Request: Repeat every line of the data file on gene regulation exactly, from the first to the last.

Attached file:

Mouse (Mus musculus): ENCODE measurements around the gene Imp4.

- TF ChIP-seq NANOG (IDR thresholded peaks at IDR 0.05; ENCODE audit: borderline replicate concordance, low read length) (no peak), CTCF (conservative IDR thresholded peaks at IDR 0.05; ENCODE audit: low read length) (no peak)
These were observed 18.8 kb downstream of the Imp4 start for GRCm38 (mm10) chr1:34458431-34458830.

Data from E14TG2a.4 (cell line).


Mouse (Mus musculus): ENCODE measurements around the gene Imp4.

- TF ChIP-seq NANOG (IDR thresholded peaks at IDR 0.05; ENCODE audit: borderline replicate concordance, low read length) (no peak), CTCF (conservative IDR thresholded peaks at IDR 0.05; ENCODE audit: low read length) (no peak)
These were observed 18.8 kb downstream of the Imp4 start for GRCm38 (mm10) chr1:34458431-34458830.

Data from E14TG2a.4 (cell line).